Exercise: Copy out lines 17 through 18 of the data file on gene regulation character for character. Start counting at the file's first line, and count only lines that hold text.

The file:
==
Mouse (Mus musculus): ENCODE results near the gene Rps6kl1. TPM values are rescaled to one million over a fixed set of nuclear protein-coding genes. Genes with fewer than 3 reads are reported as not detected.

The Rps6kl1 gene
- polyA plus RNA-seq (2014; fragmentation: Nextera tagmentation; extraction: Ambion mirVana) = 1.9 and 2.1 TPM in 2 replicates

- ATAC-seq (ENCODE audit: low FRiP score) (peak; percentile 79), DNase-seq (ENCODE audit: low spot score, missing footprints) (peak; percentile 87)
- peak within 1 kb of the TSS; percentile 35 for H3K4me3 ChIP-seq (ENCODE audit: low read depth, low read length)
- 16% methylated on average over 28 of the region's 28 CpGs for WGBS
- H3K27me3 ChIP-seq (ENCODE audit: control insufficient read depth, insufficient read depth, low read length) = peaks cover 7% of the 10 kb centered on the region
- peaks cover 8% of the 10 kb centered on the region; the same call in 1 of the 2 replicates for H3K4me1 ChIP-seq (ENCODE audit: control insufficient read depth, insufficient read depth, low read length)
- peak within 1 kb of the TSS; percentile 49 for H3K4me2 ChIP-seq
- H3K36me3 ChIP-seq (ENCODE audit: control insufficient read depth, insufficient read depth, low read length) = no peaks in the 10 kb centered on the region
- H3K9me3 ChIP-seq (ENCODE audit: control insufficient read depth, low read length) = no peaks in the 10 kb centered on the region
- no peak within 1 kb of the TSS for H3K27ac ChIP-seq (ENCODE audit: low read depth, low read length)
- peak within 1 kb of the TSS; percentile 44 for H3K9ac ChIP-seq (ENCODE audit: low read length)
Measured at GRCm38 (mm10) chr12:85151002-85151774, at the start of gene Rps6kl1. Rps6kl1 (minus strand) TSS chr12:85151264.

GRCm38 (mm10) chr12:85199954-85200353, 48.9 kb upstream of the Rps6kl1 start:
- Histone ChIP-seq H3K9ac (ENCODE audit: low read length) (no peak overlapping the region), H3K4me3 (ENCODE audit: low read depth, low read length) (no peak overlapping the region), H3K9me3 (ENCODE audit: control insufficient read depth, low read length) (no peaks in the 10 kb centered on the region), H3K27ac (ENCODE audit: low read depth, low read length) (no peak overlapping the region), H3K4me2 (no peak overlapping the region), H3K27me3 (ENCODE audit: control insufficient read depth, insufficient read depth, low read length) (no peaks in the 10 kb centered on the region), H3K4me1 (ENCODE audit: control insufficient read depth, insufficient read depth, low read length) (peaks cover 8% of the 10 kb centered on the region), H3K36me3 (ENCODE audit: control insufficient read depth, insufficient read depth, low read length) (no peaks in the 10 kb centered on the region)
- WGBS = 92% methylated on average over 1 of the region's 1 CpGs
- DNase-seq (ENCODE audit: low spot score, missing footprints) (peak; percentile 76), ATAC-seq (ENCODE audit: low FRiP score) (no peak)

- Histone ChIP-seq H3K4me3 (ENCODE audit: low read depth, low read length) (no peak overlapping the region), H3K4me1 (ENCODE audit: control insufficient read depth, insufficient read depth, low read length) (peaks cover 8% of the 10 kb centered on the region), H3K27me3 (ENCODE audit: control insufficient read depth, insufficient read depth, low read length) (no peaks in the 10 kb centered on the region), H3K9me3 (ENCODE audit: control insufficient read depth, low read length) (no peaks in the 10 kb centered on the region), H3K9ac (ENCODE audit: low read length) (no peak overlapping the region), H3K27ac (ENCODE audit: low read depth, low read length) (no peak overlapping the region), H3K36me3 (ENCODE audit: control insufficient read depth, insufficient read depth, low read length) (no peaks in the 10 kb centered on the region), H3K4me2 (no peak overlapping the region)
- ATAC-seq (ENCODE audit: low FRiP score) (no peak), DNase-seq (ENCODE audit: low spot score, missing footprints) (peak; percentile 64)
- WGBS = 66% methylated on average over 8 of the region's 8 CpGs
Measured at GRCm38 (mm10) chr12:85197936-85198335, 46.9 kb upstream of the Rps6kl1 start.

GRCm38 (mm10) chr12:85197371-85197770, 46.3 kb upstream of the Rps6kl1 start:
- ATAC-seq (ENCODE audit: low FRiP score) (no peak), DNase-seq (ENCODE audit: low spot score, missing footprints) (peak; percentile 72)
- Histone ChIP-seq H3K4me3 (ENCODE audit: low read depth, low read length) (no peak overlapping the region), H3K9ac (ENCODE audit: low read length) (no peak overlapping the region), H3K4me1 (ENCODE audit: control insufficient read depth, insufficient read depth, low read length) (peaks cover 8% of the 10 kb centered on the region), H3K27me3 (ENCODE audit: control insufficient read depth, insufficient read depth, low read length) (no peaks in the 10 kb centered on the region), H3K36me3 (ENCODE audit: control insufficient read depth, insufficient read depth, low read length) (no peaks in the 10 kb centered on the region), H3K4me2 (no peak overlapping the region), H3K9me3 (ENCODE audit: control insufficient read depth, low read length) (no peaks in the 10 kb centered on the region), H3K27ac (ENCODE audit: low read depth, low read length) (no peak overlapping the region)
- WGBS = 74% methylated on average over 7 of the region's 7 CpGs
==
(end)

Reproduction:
- WGBS = 92% methylated on average over 1 of the region's 1 CpGs
- DNase-seq (ENCODE audit: low spot score, missing footprints) (peak; percentile 76), ATAC-seq (ENCODE audit: low FRiP score) (no peak)